Delivering Well Prepared Teachers Policy
The state should ensure that its teacher preparation programs provide elementary teachers with a broad liberal arts education, the necessary foundation for teaching to the Common Core Standards.
New Hampshire has adopted the Common Core Standards, and the state is on the right track in ensuring that its elementary teacher candidates are adequately prepared to teach the rigorous content associated with these standards.
New Hampshire requires candidates to pass the Praxis II general elementary content test, which does not report teacher performance in each subject area, meaning that it is possible to pass the test and still fail some subject areas, especially given the state's low passing score. Further, based on available information on the Praxis II, there is no reason to expect that the current version would be well aligned with the Common Core Standards. In addition, candidates with master's degrees in the subject area to be taught are exempted from the Praxis II test; it is unclear whether such an exemption would apply to elementary teacher candidates.
In addition, all teacher candidates in New Hampshire, including elementary teacher candidates, must complete an area of concentration (10 courses above the institution's introductory level) in a field such as humanities, fine arts, social sciences and sciences. Although this is an important requirement in that it ensures that teacher candidates have taken higher-level academic coursework and provides an option for teacher candidates unable to fulfill student teaching or other professional requirements to still earn a degree, it may be too broad to guarantee that the courses used to meet it will be relevant to the topics taught in the PK-6 classroom.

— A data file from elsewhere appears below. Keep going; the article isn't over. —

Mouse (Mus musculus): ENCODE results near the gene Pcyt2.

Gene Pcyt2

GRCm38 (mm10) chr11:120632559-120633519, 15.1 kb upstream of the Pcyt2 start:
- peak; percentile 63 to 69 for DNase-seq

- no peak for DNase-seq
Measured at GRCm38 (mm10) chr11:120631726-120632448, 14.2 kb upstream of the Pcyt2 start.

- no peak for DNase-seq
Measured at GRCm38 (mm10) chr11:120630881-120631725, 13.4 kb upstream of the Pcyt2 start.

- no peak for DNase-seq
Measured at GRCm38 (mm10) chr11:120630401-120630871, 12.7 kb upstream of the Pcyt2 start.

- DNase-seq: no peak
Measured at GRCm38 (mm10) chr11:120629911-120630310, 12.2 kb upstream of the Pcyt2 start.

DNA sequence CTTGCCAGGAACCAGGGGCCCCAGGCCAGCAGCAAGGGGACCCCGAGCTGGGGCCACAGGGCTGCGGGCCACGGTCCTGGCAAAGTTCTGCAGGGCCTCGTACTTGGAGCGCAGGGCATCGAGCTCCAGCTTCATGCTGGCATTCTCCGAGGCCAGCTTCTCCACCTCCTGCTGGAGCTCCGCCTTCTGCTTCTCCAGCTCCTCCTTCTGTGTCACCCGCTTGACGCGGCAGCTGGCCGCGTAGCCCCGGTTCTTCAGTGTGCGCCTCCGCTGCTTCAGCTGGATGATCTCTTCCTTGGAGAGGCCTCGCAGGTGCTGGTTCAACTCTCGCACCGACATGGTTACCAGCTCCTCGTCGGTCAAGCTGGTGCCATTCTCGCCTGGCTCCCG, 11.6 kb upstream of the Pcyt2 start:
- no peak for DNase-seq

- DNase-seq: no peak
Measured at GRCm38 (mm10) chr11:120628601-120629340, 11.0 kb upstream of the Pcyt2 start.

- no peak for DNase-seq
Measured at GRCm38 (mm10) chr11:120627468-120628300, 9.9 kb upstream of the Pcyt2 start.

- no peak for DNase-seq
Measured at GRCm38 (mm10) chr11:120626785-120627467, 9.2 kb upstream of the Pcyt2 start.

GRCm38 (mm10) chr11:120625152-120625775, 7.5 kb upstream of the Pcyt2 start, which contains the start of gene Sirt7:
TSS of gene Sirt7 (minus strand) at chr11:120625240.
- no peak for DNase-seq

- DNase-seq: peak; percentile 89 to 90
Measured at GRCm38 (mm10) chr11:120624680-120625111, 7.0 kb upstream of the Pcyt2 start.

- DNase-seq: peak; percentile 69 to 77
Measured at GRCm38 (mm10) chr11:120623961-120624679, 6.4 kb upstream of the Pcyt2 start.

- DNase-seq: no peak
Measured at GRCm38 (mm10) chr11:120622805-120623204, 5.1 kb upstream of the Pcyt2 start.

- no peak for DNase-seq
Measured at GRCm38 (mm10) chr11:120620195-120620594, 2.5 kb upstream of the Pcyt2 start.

New Hampshire has also articulated elementary teaching standards that its approved teacher preparation programs must use. These standards are better than those found in many states, alluding to important areas of academic knowledge. For example, in the area of social studies, teacher candidates must be able to:
Administrative Rules for Education 611.02, 507.11, 513.01 Praxis II www.ets.org
Require a content test that ensures sufficient knowledge in all subjects.
New Hampshire should ensure that its subject-matter test for elementary teacher candidates is well aligned with the Common Core Standards, which represent an effort to significantly raise the standards for the knowledge and skills American students will need for college readiness and global competitiveness.
The state should also require separate passing scores for each content area on the test because without them it is impossible to measure knowledge of individual subjects. Further, to be meaningful, New Hampshire should ensure that these passing scores reflect high levels of performance.
Ensure that arts and sciences faculty teach liberal arts coursework.
Although an education professor is best suited to teach effective methodologies in subject instruction, faculty from the university's college of arts and sciences should provide subject-matter foundation.
New Hampshire added that it recently participated in a Multi-State Standard Setting Study for the new Elementary Education Praxis II test, which was developed after the release of the Common Core Standards. This new test will provide a required cut score for each of the four subtests. The Department of Education will bring this test forward to the State Board of Education after final review by ETS.
In a subsequent response, New Hampshire stated that the new Elementary Education: Multiple Subjects Praxis II test has been adopted by the State Board of Education. The test is available immediately and will be required beginning July 1, 2012.
NCTQ commends the efforts of states, like New Hampshire, that have advocated for a new elementary education test from ETS. Requiring subscores for each of the content areas is a significant step toward ensuring that all elementary teachers possess the requisite knowledge for the classroom. NCTQ looks forward to reviewing New Hampshire's progress in future editions of the Yearbook.